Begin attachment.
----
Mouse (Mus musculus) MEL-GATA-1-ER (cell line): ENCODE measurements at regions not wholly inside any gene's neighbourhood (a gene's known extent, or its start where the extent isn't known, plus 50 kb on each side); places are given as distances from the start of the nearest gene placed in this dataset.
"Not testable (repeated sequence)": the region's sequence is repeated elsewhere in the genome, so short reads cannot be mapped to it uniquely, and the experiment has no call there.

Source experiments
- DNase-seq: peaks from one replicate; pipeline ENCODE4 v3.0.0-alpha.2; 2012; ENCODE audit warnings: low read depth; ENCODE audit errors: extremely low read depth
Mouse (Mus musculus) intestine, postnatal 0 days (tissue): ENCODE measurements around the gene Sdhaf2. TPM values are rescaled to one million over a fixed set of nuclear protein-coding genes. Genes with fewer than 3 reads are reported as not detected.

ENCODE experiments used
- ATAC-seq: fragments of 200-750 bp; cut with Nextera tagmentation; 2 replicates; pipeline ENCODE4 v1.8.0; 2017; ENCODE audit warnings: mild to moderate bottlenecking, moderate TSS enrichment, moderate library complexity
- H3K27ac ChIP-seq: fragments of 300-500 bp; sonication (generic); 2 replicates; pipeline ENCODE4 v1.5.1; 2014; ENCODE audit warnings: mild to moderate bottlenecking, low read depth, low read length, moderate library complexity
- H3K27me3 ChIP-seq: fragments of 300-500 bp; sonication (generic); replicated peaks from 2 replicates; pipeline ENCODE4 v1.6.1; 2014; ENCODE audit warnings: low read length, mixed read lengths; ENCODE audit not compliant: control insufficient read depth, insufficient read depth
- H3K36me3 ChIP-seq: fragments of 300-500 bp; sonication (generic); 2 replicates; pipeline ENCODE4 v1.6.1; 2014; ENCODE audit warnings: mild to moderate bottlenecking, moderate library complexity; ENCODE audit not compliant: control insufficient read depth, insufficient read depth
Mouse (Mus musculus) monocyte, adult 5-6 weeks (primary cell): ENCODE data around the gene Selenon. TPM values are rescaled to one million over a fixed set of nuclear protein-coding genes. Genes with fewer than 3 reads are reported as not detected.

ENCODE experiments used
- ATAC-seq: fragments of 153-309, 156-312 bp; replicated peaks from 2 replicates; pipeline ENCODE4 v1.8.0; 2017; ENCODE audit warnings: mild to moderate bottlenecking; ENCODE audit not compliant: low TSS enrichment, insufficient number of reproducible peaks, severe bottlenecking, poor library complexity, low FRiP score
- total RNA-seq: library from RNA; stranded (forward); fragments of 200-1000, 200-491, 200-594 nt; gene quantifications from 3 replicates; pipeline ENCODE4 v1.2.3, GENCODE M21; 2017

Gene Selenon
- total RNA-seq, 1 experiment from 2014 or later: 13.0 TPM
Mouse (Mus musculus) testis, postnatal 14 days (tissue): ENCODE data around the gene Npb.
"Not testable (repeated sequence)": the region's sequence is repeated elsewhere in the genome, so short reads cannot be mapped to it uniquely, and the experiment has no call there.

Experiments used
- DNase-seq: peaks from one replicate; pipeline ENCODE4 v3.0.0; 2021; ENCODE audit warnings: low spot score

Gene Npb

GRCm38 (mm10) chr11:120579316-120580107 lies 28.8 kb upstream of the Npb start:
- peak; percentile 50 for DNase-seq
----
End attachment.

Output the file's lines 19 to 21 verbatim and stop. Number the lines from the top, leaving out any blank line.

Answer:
Experiments used
- DNase-seq: peaks from one replicate; pipeline ENCODE4 v3.0.0; 2021; ENCODE audit warnings: low spot score

Gene Npb